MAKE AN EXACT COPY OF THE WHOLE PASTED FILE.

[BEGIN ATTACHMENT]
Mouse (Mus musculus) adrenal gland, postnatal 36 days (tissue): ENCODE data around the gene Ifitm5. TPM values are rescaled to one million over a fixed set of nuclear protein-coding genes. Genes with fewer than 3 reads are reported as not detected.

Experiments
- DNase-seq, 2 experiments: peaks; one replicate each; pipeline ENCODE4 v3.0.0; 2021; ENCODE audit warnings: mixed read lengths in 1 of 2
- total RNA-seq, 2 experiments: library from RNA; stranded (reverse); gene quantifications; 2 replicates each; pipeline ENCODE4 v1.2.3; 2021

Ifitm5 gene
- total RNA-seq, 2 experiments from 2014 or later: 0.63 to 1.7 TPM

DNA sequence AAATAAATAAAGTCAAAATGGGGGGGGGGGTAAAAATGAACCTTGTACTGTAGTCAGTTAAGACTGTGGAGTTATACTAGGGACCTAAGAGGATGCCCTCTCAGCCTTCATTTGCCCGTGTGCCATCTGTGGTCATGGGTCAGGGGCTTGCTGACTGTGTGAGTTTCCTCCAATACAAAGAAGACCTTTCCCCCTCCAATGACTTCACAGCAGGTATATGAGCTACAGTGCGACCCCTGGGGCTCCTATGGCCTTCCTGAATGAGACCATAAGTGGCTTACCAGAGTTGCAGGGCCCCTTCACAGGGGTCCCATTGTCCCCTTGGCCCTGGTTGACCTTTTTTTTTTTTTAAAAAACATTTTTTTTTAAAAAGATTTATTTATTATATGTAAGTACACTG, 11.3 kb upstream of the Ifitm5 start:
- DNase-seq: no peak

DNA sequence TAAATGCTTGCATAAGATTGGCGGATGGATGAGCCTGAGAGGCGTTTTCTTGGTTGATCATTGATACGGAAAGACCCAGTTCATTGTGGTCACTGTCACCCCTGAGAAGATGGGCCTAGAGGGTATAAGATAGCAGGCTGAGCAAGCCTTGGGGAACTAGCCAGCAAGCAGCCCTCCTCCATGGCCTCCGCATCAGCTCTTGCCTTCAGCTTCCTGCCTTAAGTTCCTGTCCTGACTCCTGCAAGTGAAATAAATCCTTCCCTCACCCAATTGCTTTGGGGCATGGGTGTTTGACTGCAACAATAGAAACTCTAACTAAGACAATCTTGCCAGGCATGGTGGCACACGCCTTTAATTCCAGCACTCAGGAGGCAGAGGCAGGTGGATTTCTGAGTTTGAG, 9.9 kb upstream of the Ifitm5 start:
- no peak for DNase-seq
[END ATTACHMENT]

Mouse (Mus musculus) adrenal gland, postnatal 36 days (tissue): ENCODE data around the gene Ifitm5. TPM values are rescaled to one million over a fixed set of nuclear protein-coding genes. Genes with fewer than 3 reads are reported as not detected.

Experiments
- DNase-seq, 2 experiments: peaks; one replicate each; pipeline ENCODE4 v3.0.0; 2021; ENCODE audit warnings: mixed read lengths in 1 of 2
- total RNA-seq, 2 experiments: library from RNA; stranded (reverse); gene quantifications; 2 replicates each; pipeline ENCODE4 v1.2.3; 2021

Ifitm5 gene
- total RNA-seq, 2 experiments from 2014 or later: 0.63 to 1.7 TPM

DNA sequence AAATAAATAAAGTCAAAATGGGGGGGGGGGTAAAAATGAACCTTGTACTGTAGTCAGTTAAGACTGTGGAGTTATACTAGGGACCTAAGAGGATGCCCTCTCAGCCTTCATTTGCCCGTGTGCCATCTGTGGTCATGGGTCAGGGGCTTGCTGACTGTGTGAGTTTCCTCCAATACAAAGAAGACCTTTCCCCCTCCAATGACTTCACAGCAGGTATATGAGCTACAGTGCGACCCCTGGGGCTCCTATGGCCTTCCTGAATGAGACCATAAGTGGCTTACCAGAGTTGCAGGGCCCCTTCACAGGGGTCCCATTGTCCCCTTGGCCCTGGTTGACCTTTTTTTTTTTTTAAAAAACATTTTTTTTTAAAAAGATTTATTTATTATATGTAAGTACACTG, 11.3 kb upstream of the Ifitm5 start:
- DNase-seq: no peak

DNA sequence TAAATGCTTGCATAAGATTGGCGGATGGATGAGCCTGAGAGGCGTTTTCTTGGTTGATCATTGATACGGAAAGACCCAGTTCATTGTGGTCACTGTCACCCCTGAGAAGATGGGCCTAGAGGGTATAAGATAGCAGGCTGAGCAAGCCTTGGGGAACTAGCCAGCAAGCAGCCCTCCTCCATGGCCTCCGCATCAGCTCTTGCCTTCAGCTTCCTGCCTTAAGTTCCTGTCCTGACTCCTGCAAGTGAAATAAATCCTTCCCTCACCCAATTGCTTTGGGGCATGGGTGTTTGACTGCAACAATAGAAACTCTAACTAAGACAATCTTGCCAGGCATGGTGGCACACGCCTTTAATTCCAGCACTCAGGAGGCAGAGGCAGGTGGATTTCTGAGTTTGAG, 9.9 kb upstream of the Ifitm5 start:
- no peak for DNase-seq